(587e) Design Rules for Ordered SAMs On Patchy Nanoparticles
AIChE Annual Meeting
2010 Annual Meeting
Engineering Sciences and Fundamentals
Computational Studies of Self-Assembly
Thursday, November 11, 2010 - 9:57am to 10:18am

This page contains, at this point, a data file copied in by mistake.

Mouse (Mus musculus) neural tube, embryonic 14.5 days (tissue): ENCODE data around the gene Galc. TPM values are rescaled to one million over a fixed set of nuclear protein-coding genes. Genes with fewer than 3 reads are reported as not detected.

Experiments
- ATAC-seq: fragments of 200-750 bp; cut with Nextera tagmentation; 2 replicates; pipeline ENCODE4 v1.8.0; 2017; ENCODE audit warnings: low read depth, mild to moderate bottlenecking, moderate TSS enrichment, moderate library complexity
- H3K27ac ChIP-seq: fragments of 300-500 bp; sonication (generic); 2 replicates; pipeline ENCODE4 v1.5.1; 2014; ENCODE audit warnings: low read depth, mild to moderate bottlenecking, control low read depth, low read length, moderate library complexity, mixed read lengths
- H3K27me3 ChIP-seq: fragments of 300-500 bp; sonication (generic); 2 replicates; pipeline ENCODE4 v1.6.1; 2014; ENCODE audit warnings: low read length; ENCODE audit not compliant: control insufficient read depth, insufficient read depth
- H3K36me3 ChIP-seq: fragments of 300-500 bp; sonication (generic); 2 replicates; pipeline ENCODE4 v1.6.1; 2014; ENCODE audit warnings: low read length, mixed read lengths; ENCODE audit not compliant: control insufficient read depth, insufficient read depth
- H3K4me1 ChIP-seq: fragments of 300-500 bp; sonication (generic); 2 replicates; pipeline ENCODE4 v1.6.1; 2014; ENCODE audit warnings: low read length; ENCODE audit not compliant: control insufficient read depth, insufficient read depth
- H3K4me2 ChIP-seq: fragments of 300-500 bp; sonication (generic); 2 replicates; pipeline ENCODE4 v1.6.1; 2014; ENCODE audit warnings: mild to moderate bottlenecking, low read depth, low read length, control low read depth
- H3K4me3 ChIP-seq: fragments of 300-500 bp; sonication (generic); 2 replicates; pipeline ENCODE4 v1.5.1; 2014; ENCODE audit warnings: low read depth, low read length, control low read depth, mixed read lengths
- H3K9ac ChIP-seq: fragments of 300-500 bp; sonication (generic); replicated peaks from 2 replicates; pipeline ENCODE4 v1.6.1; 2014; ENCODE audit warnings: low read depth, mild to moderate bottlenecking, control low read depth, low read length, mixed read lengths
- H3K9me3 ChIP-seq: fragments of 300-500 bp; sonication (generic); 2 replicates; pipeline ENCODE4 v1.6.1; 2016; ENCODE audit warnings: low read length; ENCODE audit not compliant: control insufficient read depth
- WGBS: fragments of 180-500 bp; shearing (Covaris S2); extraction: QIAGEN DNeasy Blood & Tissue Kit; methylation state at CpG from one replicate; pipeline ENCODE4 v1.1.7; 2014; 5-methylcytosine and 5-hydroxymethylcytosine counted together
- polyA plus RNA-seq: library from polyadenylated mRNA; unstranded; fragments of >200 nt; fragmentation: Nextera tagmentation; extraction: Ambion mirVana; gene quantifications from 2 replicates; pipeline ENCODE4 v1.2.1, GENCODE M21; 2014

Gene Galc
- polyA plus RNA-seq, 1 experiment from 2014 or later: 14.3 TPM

Recently, the self-assembly of ordered stripe-like domains of ligands on the surface of spherical nanoparticles was reported. Molecular ligands tethered to nanoparticle surfaces play an important role in the self-assembly of many systems. These tethers contribute significantly to the free energy of the system because of their large conformational entropy. In general, the stable state can be determined by minimizing the free energy of the system. We have developed a coarse-grained model to rapidly simulate the phase separation of ligands on a surface . The model uses mean field and two-body approximations to compute the conformational entropy of tethers. Using these approximations, one can quickly compute the phase diagrams using a simple Metropolis Monte Carlo simulation. In contrast to traditional coarse-grained simulation methods, which can take hundreds to thousands of hours of CPU time, our coarse-grained model can generally find free energy minimum states in under a few hours. We use this model to study the self-assembly of monolayers on nanoparticle surfaces into a variety of patterns and predict design rules for assembling patchy particles. This work has profound implications for the design and synthesis of ordered patchy particles.